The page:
When old soldiers fade away, honor guard pays tribute
Memorial Day is about not forgetting.
That’s what the Shawnee American Legion Post 327 Color Guard is all about, as well.
Also known as an honor guard, the unit was represented by nine of its 25 volunteer members during May 17 graveside services for Manuel Mendez, an 83-year-old Army veteran from Kansas City, Kan. He wasn’t a general and had not been active military for decades.
“Doesn’t matter,” honor guard member Bob Rigg of Shawnee said. “He still served, and we don’t forget.”
Mendez’s funeral was the 50th this year during which the Shawnee honor guard has fired a three-volley gun salute, folded the colors and presented them to the deceased’s family, and played the lead-in to the appropriate service anthem, followed by taps.
Shawnee resident Dan Land, who plays the lead-in and taps on his trumpet, became coordinator of the honor guard 17 years ago and presided over a reorganization that increased participation in and demand for the unit.
Before that time, the unit was made up exclusively of former Shawnee post commanders and limited its graveside tributes to services for post members. But with the reorganization, membership was broadened and the unit began appearing on request for any veterans’ funeral within a 45-minute drive.
Thus, the number of funerals the unit has performed at has grown from fewer than 10 during the year Land became coordinator to as many as 260 in a single year. And as of now, the number of veterans’ services it has appeared at under Land stands at 2,488 — which translates to a lot of work for the 82-year-old.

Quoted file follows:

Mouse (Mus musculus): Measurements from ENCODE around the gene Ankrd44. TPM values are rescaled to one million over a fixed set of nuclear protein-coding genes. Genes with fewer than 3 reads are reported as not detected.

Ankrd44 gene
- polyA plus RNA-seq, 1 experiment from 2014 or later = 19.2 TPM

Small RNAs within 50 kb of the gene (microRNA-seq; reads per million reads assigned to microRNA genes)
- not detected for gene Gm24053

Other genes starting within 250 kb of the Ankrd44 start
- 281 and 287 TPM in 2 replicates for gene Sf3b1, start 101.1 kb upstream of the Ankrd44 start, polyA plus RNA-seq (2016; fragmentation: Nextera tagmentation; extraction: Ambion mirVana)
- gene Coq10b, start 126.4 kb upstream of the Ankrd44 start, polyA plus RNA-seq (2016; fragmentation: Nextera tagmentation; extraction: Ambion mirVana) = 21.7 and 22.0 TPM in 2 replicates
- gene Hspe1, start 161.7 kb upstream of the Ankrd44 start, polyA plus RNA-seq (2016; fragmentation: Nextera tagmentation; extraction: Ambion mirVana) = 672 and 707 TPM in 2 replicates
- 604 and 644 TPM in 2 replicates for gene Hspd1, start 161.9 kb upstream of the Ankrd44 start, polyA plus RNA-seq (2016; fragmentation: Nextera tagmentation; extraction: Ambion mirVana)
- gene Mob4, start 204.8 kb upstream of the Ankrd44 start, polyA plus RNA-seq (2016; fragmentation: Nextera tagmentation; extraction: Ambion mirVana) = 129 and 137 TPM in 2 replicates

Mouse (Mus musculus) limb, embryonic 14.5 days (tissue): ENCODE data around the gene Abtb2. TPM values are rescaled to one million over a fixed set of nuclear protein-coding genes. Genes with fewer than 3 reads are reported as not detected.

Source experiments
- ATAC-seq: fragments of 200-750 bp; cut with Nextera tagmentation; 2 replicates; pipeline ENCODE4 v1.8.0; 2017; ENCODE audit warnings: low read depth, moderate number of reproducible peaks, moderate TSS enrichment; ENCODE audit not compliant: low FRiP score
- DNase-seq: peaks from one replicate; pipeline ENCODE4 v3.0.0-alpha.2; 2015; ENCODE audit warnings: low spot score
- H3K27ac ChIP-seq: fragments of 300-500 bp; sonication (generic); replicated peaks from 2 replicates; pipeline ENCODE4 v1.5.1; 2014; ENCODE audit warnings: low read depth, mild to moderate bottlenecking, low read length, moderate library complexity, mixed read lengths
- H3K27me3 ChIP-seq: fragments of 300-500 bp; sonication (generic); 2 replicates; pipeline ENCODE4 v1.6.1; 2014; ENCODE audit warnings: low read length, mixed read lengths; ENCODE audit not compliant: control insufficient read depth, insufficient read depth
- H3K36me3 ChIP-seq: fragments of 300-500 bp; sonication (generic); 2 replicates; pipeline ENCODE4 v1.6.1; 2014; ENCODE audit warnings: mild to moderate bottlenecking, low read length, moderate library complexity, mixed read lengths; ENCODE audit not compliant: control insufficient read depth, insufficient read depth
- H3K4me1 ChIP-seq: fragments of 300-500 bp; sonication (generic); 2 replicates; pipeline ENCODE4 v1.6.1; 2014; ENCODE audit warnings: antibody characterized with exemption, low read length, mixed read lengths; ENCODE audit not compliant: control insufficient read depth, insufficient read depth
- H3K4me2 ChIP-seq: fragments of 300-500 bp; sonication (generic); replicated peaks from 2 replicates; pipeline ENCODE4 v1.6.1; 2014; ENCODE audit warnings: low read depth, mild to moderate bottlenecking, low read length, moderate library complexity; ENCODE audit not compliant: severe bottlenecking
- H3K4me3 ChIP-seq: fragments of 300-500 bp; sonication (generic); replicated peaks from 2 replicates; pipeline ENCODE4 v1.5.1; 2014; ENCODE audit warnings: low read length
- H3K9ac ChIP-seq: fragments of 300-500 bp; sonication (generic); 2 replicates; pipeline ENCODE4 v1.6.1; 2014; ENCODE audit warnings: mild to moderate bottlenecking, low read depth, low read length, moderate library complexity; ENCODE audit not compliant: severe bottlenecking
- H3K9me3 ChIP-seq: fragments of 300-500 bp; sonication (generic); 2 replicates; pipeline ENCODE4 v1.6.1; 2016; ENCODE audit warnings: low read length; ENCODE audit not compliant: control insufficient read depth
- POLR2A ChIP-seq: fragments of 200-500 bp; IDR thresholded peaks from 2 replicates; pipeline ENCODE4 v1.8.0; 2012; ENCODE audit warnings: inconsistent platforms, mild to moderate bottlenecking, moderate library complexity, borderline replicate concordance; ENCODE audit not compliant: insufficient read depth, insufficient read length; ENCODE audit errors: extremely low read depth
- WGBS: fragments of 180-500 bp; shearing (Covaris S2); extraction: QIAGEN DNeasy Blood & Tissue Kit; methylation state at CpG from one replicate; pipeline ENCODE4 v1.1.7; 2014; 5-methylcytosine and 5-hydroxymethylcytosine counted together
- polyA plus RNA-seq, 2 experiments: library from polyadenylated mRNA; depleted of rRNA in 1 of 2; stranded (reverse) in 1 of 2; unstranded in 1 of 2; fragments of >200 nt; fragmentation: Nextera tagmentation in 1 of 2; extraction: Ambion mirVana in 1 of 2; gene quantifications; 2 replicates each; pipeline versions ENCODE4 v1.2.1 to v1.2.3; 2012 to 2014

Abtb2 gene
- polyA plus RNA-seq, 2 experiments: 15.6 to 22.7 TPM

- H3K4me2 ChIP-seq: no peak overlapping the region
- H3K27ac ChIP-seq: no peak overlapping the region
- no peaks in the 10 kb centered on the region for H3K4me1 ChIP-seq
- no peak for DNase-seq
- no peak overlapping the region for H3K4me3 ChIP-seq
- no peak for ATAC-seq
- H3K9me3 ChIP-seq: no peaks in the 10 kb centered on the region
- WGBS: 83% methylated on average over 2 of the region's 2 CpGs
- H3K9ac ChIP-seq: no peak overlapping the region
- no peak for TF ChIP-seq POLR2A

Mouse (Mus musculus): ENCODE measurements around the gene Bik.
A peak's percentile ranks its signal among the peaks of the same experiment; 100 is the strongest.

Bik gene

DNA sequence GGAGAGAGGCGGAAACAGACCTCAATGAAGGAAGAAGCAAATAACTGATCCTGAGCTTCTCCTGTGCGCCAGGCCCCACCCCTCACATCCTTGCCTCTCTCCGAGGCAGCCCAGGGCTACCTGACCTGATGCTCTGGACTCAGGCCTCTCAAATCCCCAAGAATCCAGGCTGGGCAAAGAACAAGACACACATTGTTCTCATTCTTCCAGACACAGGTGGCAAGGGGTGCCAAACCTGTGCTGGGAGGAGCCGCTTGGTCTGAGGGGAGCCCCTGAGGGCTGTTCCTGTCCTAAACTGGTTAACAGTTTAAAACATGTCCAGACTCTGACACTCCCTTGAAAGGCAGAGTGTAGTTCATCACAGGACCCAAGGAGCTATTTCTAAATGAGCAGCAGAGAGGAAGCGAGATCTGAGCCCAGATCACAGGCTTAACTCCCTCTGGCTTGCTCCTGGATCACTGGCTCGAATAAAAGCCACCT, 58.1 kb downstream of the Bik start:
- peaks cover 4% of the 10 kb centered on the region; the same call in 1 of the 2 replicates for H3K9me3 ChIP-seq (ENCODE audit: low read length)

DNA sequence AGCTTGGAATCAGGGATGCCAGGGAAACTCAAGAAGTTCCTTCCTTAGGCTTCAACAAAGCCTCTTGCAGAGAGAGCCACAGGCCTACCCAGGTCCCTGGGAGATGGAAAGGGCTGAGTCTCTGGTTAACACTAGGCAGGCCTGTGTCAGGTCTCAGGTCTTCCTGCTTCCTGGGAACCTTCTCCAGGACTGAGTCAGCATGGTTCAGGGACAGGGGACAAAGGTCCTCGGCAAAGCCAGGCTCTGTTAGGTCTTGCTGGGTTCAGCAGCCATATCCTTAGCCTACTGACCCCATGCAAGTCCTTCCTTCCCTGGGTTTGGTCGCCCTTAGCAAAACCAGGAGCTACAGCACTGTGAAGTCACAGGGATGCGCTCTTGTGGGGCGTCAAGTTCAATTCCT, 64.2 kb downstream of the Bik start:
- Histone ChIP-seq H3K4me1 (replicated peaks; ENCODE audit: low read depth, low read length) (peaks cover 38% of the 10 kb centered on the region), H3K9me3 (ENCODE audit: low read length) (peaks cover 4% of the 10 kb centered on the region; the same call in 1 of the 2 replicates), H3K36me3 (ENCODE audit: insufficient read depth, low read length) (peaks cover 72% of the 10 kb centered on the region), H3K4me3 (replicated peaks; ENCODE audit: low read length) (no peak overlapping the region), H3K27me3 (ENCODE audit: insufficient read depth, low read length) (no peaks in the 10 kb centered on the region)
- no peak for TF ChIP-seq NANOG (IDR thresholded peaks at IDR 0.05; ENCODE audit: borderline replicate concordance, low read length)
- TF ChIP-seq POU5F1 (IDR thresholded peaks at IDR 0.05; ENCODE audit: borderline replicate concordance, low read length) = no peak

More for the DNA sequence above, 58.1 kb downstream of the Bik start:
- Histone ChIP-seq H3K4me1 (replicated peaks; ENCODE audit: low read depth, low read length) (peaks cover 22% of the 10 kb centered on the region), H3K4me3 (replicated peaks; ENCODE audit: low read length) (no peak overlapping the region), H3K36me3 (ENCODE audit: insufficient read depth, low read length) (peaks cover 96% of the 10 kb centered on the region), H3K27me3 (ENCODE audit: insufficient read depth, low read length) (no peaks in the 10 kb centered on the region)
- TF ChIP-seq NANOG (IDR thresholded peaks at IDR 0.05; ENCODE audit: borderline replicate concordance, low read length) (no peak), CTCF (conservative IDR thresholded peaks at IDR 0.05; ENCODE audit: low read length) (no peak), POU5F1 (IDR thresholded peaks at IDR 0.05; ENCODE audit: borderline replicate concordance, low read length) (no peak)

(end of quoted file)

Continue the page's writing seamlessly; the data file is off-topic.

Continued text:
“Dan Land has worked his keister off for this post,” said Glenn Wilson, first vice commander. “As far as getting people buried, when the funeral home calls, he has to call 25 guys to get seven or eight on the firing squad. And he blows taps.”
Asked about the volunteers he coordinates, Land said, “I’ve got guys from Vietnam. I’ve got guys from Desert Storm. I’ve got guys who are older than a sack of rocks.”
Honor guard member Billy Goodson, who served with the Marines during the Korean War, joked that members serve “because Dan makes us.”
“Once you get on, you can’t get off without getting banned from the Legion,” he said, then added on a serious note, “We just think somebody needs to honor these guys.”
Land, who became an honor guard member in 1983, the year he served as post commander, agreed.
“I just think they deserve it and their family deserves it for what they did,” said Land, who voiced disappointment that more families don’t request military services.
The honor guard doesn’t charge for its services, Land added, and any donations it receives are used to fund college scholarships.
A Legion member for 50 years, Land has belonged to the Shawnee post for 42. Originally from Alabama, his fate as a longtime resident was sealed one day in 1951 while he was hitchhiking from Kansas City, Mo., to the Olathe Naval Air Station.
On the way, he got a ride from a buddy, whom he hadn’t seen since they’d served aboard the USS Boxer before and during the Korean War. The buddy’s cousin, a local girl named Mary Elizabeth “Sugar” Jakobe, was in the back seat. And not long after, Land married her. Land and his wife, who died four years ago, had eight children, who produced 16 grandkids and 15 great-grandchildren. But Land, who spends lots of time with family in addition to working as an accountant, still finds time for the honor guard.
“Maybe I’d like somebody to do it when I pass away,” he said, further explaining his motivation.